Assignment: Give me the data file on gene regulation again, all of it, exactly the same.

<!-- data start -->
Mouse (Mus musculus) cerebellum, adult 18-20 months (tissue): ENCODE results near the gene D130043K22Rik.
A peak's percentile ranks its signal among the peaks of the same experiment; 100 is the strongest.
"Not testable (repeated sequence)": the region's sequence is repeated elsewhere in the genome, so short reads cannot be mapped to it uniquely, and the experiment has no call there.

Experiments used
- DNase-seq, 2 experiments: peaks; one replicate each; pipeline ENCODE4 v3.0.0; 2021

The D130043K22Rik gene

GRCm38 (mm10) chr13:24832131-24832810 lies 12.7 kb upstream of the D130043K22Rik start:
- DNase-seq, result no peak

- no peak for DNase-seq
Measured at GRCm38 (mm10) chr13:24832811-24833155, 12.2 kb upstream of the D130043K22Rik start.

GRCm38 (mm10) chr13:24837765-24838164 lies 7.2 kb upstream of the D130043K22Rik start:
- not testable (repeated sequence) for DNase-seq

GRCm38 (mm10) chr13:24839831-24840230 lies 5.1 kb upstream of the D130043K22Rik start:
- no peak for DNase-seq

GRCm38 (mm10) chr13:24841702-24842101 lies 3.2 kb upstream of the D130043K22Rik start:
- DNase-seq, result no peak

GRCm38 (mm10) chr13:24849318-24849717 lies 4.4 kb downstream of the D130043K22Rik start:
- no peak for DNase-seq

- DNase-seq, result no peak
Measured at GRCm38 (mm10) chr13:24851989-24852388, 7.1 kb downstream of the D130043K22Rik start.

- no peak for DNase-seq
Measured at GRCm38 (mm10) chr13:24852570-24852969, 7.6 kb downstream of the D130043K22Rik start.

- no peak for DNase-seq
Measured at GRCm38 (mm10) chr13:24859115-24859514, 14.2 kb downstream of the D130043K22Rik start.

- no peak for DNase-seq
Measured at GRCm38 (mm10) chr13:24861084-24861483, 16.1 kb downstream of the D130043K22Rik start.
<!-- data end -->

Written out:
Mouse (Mus musculus) cerebellum, adult 18-20 months (tissue): ENCODE results near the gene D130043K22Rik.
A peak's percentile ranks its signal among the peaks of the same experiment; 100 is the strongest.
"Not testable (repeated sequence)": the region's sequence is repeated elsewhere in the genome, so short reads cannot be mapped to it uniquely, and the experiment has no call there.

Experiments used
- DNase-seq, 2 experiments: peaks; one replicate each; pipeline ENCODE4 v3.0.0; 2021

The D130043K22Rik gene

GRCm38 (mm10) chr13:24832131-24832810 lies 12.7 kb upstream of the D130043K22Rik start:
- DNase-seq, result no peak

- no peak for DNase-seq
Measured at GRCm38 (mm10) chr13:24832811-24833155, 12.2 kb upstream of the D130043K22Rik start.

GRCm38 (mm10) chr13:24837765-24838164 lies 7.2 kb upstream of the D130043K22Rik start:
- not testable (repeated sequence) for DNase-seq

GRCm38 (mm10) chr13:24839831-24840230 lies 5.1 kb upstream of the D130043K22Rik start:
- no peak for DNase-seq

GRCm38 (mm10) chr13:24841702-24842101 lies 3.2 kb upstream of the D130043K22Rik start:
- DNase-seq, result no peak

GRCm38 (mm10) chr13:24849318-24849717 lies 4.4 kb downstream of the D130043K22Rik start:
- no peak for DNase-seq

- DNase-seq, result no peak
Measured at GRCm38 (mm10) chr13:24851989-24852388, 7.1 kb downstream of the D130043K22Rik start.

- no peak for DNase-seq
Measured at GRCm38 (mm10) chr13:24852570-24852969, 7.6 kb downstream of the D130043K22Rik start.

- no peak for DNase-seq
Measured at GRCm38 (mm10) chr13:24859115-24859514, 14.2 kb downstream of the D130043K22Rik start.

- no peak for DNase-seq
Measured at GRCm38 (mm10) chr13:24861084-24861483, 16.1 kb downstream of the D130043K22Rik start.